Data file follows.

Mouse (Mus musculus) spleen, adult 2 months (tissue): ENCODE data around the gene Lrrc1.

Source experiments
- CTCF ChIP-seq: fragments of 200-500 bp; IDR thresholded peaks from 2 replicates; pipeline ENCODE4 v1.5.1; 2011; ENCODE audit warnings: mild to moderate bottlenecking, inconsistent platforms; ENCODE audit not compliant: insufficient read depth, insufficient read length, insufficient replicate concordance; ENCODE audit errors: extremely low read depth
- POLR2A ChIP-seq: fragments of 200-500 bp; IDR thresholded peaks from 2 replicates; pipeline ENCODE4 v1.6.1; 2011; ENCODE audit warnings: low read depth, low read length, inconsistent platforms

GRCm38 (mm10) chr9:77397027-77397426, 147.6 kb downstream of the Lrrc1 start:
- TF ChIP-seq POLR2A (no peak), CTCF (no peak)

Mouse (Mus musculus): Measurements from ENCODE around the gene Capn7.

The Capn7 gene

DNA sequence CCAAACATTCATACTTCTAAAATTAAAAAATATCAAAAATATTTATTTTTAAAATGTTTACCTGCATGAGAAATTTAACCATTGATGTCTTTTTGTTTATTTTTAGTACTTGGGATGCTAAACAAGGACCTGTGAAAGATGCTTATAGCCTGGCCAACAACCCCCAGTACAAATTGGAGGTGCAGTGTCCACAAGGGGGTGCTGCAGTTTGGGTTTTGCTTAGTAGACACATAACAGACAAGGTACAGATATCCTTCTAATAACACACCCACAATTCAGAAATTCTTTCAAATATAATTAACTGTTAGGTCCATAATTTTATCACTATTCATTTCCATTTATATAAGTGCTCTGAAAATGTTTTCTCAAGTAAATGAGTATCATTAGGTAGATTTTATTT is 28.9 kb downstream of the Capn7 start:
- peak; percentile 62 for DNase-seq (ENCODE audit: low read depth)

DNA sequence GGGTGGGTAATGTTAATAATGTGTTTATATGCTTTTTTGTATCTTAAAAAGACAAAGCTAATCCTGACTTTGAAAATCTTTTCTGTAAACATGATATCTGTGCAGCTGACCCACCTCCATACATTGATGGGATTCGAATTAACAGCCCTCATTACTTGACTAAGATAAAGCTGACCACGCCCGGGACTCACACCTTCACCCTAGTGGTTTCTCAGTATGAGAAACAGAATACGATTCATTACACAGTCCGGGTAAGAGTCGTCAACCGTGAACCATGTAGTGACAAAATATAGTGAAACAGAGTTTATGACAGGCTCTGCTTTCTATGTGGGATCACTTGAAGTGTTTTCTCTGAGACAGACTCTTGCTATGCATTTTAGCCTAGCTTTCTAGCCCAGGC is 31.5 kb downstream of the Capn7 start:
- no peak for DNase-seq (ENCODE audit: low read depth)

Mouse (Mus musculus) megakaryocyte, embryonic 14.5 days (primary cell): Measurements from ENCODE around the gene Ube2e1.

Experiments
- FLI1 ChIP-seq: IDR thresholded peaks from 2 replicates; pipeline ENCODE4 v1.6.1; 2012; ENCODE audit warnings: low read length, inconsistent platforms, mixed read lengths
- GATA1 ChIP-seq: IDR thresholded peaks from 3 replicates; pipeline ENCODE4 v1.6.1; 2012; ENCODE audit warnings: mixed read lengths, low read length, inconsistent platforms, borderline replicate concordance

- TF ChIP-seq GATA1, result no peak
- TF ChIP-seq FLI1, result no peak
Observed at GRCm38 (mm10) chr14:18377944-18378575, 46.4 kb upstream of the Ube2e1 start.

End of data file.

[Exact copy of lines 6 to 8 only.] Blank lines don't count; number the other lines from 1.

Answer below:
- TF ChIP-seq POLR2A (no peak), CTCF (no peak)

Mouse (Mus musculus): Measurements from ENCODE around the gene Capn7.

The Capn7 gene